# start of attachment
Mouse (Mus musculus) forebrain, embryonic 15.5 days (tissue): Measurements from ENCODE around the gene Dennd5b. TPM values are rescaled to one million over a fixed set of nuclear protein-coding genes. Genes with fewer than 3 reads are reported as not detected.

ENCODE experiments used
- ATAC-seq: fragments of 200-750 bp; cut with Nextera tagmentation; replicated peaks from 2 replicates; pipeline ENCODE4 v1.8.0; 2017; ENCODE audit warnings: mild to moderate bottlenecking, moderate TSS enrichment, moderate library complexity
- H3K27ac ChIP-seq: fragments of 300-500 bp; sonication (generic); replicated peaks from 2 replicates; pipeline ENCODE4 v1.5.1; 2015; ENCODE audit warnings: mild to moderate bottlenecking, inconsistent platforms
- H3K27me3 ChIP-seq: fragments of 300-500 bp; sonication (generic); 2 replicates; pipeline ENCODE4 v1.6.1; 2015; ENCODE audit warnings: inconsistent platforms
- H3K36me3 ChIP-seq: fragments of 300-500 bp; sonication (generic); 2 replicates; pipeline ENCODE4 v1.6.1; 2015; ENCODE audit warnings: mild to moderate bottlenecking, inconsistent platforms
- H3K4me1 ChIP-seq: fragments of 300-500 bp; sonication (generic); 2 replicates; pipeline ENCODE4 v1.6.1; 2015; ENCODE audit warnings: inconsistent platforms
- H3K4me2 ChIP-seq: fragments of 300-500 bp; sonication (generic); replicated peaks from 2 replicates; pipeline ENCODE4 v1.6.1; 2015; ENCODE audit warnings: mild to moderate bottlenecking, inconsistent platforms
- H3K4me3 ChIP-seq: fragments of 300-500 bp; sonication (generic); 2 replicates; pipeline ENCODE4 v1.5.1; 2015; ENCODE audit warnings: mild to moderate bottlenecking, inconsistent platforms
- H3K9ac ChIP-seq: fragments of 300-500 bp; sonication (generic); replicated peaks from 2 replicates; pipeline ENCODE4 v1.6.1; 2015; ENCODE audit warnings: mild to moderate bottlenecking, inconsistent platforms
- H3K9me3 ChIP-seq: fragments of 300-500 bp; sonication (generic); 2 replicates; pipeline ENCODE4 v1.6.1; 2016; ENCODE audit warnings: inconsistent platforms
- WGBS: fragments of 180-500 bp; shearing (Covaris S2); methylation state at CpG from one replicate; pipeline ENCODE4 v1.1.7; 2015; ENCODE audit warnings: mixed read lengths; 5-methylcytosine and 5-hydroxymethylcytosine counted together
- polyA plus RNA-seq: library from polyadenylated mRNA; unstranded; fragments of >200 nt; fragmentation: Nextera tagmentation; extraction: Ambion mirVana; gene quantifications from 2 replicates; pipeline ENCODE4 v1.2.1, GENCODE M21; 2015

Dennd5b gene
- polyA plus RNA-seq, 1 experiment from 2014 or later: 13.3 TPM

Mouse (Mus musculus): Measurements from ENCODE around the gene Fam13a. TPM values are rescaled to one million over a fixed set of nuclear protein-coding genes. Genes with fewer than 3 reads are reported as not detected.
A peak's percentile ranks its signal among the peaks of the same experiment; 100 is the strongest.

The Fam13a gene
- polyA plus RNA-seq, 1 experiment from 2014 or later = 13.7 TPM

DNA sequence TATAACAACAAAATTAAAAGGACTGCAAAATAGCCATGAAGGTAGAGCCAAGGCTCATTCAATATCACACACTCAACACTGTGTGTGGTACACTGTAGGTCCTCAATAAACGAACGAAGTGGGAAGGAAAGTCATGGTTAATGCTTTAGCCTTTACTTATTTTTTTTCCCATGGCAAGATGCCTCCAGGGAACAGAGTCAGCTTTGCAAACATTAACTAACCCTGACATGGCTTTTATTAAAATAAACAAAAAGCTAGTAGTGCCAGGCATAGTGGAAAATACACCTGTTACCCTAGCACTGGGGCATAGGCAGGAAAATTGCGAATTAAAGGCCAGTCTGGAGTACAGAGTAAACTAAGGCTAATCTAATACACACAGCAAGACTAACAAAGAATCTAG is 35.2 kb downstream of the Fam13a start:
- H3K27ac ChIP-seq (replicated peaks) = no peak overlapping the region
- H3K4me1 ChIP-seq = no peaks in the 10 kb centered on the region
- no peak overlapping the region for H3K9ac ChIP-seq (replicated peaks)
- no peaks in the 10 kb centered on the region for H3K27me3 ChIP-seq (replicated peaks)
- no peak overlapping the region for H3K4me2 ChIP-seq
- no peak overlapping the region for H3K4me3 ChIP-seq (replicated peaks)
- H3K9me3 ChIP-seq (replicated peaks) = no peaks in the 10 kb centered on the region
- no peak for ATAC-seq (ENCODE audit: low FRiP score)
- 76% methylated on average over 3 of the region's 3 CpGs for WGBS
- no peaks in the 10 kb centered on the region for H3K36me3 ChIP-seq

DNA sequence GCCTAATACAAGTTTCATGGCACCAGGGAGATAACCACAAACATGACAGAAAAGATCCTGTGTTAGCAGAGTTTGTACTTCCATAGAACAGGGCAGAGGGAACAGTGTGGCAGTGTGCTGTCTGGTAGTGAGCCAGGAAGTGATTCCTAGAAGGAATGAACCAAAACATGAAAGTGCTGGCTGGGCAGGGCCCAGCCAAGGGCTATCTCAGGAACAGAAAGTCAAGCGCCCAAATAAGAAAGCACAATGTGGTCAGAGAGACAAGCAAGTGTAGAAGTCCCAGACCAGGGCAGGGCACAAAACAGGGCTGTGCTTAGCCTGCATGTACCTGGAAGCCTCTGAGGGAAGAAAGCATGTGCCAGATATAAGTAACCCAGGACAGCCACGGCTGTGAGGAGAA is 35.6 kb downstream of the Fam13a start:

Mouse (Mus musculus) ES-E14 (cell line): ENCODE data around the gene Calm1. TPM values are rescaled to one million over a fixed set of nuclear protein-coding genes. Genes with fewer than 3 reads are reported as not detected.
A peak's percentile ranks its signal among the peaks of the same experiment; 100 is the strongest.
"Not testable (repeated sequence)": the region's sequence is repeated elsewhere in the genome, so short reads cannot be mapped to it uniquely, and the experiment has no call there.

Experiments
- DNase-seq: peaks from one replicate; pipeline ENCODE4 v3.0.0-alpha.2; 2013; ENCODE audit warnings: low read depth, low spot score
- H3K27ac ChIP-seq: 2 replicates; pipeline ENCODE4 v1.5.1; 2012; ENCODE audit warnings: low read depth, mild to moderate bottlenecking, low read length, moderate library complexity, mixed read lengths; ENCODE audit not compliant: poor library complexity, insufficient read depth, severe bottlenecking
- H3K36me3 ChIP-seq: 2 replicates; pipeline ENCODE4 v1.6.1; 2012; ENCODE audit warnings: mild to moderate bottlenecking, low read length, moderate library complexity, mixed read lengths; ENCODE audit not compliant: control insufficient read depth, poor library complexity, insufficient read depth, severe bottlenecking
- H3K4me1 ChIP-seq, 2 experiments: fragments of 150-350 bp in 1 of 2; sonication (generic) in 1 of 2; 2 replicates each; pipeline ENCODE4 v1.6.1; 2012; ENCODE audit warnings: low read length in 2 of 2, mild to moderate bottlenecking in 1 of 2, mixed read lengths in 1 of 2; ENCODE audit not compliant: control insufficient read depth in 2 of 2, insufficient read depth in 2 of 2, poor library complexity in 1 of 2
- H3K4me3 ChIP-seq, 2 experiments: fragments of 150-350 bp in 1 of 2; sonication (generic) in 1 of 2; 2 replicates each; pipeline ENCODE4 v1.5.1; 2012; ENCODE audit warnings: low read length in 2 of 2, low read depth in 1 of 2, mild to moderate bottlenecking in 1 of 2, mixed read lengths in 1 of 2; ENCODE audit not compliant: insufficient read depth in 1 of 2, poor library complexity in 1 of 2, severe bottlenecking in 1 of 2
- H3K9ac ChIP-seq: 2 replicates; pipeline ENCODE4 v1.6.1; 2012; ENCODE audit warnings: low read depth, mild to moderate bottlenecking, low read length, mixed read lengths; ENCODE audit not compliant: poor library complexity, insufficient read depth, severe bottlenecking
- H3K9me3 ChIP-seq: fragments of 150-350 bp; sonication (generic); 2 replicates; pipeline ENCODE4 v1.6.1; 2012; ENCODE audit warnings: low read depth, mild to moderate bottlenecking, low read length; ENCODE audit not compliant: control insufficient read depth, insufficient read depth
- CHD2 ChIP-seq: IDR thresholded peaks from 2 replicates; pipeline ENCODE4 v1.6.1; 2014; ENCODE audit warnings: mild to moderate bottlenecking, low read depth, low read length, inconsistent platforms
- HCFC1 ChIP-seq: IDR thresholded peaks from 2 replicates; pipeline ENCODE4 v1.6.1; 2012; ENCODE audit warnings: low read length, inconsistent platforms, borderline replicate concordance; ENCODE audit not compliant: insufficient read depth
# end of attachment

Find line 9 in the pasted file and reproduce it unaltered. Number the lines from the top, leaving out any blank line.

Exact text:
- H3K4me3 ChIP-seq: fragments of 300-500 bp; sonication (generic); 2 replicates; pipeline ENCODE4 v1.5.1; 2015; ENCODE audit warnings: mild to moderate bottlenecking, inconsistent platforms